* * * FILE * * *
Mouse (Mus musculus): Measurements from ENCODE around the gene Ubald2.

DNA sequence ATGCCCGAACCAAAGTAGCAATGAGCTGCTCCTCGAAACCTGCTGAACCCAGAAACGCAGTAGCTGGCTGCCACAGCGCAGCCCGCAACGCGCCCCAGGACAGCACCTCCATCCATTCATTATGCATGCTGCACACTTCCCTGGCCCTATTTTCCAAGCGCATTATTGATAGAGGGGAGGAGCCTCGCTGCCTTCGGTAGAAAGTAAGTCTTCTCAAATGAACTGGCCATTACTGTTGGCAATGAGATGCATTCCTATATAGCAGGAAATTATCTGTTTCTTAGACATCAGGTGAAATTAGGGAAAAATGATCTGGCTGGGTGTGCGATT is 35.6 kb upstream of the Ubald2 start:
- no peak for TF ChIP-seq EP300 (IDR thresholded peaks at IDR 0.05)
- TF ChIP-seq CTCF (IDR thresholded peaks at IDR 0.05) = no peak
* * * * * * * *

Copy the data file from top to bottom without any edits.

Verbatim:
Mouse (Mus musculus): Measurements from ENCODE around the gene Ubald2.

DNA sequence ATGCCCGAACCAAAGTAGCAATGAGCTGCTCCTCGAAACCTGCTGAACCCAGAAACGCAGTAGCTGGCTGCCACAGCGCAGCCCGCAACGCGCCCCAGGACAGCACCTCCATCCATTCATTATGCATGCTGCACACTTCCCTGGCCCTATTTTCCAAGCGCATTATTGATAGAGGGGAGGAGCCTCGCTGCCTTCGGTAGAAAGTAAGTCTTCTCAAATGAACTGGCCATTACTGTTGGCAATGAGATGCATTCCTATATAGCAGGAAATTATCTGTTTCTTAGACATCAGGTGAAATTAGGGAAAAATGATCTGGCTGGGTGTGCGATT is 35.6 kb upstream of the Ubald2 start:
- no peak for TF ChIP-seq EP300 (IDR thresholded peaks at IDR 0.05)
- TF ChIP-seq CTCF (IDR thresholded peaks at IDR 0.05) = no peak